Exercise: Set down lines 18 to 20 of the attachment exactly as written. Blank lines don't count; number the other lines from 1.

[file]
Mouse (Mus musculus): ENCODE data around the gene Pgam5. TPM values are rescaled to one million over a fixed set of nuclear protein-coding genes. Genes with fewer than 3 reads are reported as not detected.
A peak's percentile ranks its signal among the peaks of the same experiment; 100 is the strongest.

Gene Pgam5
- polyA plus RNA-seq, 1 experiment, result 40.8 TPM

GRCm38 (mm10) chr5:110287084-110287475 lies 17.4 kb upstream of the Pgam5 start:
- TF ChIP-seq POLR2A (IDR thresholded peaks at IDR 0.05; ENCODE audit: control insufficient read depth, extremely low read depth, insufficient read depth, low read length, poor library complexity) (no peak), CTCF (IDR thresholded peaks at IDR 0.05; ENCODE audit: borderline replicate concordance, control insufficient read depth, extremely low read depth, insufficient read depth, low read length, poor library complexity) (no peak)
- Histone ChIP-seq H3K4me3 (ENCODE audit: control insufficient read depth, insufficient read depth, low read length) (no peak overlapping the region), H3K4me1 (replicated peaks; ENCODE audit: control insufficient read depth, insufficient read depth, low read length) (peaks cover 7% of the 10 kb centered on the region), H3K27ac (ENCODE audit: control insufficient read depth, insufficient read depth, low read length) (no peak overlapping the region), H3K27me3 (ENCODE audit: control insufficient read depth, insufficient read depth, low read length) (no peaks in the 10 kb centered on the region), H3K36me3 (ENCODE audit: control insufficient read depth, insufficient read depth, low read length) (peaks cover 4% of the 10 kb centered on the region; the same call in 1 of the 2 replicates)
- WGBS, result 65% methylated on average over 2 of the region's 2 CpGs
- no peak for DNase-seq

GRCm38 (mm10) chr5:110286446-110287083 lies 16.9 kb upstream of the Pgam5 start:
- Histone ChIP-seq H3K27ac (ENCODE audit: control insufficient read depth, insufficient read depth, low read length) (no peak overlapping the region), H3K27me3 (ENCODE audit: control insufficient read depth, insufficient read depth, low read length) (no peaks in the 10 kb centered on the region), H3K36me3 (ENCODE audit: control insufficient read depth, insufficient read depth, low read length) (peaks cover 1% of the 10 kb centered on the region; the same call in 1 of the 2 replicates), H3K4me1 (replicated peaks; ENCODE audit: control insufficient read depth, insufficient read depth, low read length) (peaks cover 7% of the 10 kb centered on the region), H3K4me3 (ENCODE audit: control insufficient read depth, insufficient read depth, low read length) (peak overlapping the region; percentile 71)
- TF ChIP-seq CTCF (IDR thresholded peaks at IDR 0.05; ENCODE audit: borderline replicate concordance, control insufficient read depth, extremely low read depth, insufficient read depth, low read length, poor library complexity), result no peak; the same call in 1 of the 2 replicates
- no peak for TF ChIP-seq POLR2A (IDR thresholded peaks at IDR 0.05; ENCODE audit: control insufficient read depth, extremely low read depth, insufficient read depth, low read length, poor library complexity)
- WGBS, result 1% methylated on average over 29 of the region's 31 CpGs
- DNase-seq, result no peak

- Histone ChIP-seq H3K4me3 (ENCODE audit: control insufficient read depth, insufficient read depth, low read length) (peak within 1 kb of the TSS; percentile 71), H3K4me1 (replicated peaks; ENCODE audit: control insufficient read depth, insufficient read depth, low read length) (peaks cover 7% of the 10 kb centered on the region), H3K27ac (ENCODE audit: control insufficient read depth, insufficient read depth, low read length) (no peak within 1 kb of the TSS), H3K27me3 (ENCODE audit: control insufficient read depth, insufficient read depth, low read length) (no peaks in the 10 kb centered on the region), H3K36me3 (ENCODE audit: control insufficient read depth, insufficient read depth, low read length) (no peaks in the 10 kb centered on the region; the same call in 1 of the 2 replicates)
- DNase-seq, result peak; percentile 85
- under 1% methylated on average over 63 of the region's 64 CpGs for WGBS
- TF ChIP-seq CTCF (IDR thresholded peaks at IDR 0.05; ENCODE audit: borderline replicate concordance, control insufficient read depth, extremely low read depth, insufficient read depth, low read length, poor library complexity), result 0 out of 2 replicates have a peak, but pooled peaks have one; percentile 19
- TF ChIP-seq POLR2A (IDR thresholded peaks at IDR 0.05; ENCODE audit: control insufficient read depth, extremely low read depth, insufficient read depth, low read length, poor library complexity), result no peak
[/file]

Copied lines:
- under 1% methylated on average over 63 of the region's 64 CpGs for WGBS
- TF ChIP-seq CTCF (IDR thresholded peaks at IDR 0.05; ENCODE audit: borderline replicate concordance, control insufficient read depth, extremely low read depth, insufficient read depth, low read length, poor library complexity), result 0 out of 2 replicates have a peak, but pooled peaks have one; percentile 19
- TF ChIP-seq POLR2A (IDR thresholded peaks at IDR 0.05; ENCODE audit: control insufficient read depth, extremely low read depth, insufficient read depth, low read length, poor library complexity), result no peak